So we left off after we carved the mouth and teeth in the first blog and it looked something like this.
It will really start taking shape quickly now, when we start removing massive quantities of wood. First we do the stop cuts on the corners under the brim of the hat and then remove those chips, to make the hair go under the hat. Remove that same chip in the back also, I shape the beard so that it curves to a bit of a curl at the front, and round over any edges. I’m trying to use my knife on any area that was cut mechanically, to round it over and make it not so flat in appearance. Don’t get too detailed at this point…we’re still just blocking things out. Make the stop cuts and remove the chips all the way around the top of the hat band and also the bottom of the ball as shown.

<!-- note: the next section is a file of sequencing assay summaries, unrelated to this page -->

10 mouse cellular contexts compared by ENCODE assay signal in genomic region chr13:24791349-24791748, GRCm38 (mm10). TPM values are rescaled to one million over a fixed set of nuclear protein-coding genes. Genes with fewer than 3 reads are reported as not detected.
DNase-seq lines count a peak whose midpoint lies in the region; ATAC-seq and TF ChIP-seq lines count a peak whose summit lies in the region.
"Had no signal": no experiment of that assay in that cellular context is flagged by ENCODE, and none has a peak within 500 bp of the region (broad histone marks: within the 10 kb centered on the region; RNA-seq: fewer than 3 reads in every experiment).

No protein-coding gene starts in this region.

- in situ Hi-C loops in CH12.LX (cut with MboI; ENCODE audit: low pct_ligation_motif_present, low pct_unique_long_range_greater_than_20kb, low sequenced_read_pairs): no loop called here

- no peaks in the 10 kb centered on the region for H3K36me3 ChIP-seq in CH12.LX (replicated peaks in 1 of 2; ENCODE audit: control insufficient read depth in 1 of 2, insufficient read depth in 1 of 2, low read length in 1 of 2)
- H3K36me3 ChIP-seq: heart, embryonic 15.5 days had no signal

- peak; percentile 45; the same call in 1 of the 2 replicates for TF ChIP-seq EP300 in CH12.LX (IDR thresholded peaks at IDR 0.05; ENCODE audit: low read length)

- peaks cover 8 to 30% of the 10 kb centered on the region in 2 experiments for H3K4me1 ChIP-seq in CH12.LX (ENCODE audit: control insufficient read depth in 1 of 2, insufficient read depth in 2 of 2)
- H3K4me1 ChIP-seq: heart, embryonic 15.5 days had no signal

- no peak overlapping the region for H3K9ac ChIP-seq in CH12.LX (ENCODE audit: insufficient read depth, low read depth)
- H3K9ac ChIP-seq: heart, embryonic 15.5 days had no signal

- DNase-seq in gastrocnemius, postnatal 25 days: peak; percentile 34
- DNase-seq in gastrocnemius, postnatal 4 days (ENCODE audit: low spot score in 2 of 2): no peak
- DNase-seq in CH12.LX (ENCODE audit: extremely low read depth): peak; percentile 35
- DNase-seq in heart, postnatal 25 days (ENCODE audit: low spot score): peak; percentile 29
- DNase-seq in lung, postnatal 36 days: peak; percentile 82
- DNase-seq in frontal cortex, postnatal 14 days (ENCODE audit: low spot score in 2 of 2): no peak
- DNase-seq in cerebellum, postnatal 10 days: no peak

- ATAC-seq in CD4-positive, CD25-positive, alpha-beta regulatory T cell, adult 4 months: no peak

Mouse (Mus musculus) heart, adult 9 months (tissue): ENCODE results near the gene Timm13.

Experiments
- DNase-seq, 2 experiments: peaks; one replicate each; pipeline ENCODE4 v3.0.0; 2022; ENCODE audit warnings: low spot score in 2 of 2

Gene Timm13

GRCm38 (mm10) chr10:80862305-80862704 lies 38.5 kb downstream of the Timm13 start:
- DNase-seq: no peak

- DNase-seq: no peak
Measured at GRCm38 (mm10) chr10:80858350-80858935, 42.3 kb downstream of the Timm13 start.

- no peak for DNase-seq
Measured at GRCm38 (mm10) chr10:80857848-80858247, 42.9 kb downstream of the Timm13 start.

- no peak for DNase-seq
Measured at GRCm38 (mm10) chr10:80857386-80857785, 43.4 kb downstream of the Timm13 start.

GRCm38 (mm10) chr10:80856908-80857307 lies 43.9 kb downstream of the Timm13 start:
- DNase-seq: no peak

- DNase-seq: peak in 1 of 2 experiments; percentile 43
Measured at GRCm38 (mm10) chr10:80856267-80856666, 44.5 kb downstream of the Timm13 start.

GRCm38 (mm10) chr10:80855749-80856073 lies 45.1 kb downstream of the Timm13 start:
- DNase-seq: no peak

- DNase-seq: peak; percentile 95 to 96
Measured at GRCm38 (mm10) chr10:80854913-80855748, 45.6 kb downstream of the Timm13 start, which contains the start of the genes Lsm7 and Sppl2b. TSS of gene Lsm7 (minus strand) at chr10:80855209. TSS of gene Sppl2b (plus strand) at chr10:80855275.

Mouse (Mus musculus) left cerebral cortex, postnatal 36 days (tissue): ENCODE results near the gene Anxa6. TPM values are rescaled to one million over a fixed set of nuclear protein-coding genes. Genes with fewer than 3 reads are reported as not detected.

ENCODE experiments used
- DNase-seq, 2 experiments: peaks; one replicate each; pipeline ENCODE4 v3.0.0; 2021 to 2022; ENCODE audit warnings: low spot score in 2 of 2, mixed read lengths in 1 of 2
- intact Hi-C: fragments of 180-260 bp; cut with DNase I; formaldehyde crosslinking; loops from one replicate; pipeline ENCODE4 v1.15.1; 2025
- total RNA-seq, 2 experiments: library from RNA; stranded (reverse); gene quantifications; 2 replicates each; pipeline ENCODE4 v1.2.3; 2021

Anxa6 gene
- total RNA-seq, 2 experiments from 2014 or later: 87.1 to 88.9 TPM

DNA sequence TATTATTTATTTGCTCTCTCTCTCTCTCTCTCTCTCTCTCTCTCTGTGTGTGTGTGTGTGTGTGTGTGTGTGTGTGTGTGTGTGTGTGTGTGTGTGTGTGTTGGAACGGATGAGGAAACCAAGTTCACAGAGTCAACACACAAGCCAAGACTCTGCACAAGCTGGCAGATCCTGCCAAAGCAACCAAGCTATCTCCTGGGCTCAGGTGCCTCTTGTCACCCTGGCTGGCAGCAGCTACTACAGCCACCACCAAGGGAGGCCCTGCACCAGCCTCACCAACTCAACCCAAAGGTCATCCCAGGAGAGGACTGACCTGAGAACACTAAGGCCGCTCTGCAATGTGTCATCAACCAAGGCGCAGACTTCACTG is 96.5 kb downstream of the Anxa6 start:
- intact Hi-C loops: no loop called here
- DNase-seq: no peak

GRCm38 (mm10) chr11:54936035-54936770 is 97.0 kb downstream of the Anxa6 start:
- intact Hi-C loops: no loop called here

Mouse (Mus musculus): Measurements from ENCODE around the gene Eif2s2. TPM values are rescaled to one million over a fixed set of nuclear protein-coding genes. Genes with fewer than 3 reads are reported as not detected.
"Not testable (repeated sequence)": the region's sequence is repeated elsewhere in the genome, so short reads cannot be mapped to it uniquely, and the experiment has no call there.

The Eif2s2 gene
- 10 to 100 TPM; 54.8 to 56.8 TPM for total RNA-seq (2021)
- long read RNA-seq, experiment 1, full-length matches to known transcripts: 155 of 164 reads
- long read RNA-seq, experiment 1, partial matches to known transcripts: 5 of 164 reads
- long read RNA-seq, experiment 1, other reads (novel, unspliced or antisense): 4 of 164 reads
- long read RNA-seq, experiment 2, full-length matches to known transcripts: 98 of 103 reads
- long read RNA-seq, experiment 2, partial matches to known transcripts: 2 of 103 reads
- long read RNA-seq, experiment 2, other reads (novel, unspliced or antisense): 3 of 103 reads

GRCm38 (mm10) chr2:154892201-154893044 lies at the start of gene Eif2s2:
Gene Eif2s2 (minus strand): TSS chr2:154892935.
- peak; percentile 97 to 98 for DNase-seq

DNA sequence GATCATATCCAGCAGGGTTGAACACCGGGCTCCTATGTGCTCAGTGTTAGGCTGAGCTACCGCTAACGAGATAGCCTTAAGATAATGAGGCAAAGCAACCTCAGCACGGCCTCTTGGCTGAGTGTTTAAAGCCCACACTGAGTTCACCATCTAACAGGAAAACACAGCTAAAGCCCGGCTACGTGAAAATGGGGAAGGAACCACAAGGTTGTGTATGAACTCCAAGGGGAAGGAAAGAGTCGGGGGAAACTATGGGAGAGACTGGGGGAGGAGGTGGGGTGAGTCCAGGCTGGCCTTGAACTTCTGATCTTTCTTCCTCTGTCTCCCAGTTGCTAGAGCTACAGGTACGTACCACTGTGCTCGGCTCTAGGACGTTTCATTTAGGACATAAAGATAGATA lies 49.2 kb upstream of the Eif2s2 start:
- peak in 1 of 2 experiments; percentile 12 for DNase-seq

Next, we start cutting off more of the corners, on the band and the hat, in order to give it a more rounded appearance. I’ve completed the right side and left the other un-completed so that you can see more of a contrast. I’ve also started reducing the size of the ball on top of the hat and tapering the hat from the band up to be more narrow at the top.
And here is the completed roughed-in piece. I gave the hat a little curve at the top. You could make the ball smaller, or even carve it from a separate piece and attach it, or make a fold or two in the hat. This basic face shape is very flexible, in that you can just make a few changes and have a completely different character. Leave the hat off and it’s a wood spirit. Leave the ball off the hat and it’s a wizard. Put sunglasses on it and change the hat and it’s a biker (maybe add some bugs to the teeth?). Different hat and buck-teeth and it could be Uncle Jed!
I like to leave a little flat place on the back where I can sign and date it. The next blog will talk about some different detailing things that can be done. Thanks for looking!
-- Mike P., Arkansas, http://mpounders1.blogspot.com